It is commonly accepted that TNF-α is involved in the physiological and metabolic abnormalities found in cachectic states [51,52]. However, TNF-α may also play a role in obesity [52], e.g. plasma levels of TNF-α were positively correlated with body fat in a study of humans with a wide age range [2]. It has been suggested that TNF-α may have a mechanistic role in the control of body mass in normal weight-controlled situations, and that abnormalities in either its production (during cachexia) or action (during obesity) are responsible for the lack of control of body weight [52]. We did not detect any association between BMI and plasma levels of TNF-α in the present study. This may reflect that TNF-α is not associated with body weight as such. The lack of a relationship between TNF-α and BMI is consistent with reports of no association between plasma TNF-α and weight loss among 127 nursing home patients aged 60–80 years [53] and no linear correlations between BMI and plasma levels of TNF-α in elderly underweight anorectic patients [54] or in a large cohort of centenarians [1]. Further studies focusing on body composition and TNF in the elderly are warranted.

The elderly cohort in the present study represents an approximation to a normal population, showing a wide spectrum of ‘physiological’ ageing but with the same chronological age. One major weakness of the present study is that when the elderly group was compared with the young controls the effect of age and atherosclerosis could not be separated. However, it is questionable if the process of ageing can be separated from atherosclerosis because the extent of atherosclerosis increases strongly with age [10]. Thus, subjects with severe manifestations of atherosclerosis may have suffered most from the process of ageing when compared with subjects of the same chronological age. Furthermore, the effect of age was bypassed in the present study when associations between TNF-α and atherosclerotic manifestations were evaluated within the elderly group due to the narrow age range in this group. Exclusions of subjects with severe medical diseases or intake of medicine known to affect levels of TNF-α did not influence the conclusions of the study, indicating that other severe health disorders were not responsible for the increased levels of TNF-α in the elderly group.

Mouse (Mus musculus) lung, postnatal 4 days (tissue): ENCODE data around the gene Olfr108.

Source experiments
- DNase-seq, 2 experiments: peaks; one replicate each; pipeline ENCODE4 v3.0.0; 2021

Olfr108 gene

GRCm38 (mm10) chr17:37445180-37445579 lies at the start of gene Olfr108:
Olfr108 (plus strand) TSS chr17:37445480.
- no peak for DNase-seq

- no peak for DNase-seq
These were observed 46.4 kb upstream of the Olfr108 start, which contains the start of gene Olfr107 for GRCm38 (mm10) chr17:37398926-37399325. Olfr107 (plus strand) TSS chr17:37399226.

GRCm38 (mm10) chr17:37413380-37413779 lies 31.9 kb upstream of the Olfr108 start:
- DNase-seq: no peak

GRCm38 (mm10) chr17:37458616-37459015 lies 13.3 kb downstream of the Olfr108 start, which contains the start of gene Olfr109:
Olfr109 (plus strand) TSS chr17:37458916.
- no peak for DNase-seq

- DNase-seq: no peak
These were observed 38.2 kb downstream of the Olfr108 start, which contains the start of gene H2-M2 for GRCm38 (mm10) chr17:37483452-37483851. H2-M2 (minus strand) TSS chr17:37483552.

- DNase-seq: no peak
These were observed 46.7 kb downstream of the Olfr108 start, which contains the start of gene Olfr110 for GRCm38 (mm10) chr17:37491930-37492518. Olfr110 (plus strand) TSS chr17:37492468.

In conclusion, the present results show that in a cohort of 81-year-old humans high inflammatory activity was associated with increased prevalence of atherosclerosis. Further research is needed to understand if TNF-α reflects the degree of atherosclerosis, or if TNF-α is an age-related causative factor. The answer is important for future intervention strategies.


  1. Top of page
  2. Abstract
  3. Introduction
  5. Results
  6. Discussion
  7. Acknowledgments
  8. References

The excellent assistance of Hanne Willumsen is acknowledged. The research was supported by the Velux Foundation. H.B. was supported by a grant from The Danish Research Council 9503346.


  1. Top of page
  2. Abstract
  3. Introduction
  5. Results
  6. Discussion
  7. Acknowledgments
  8. References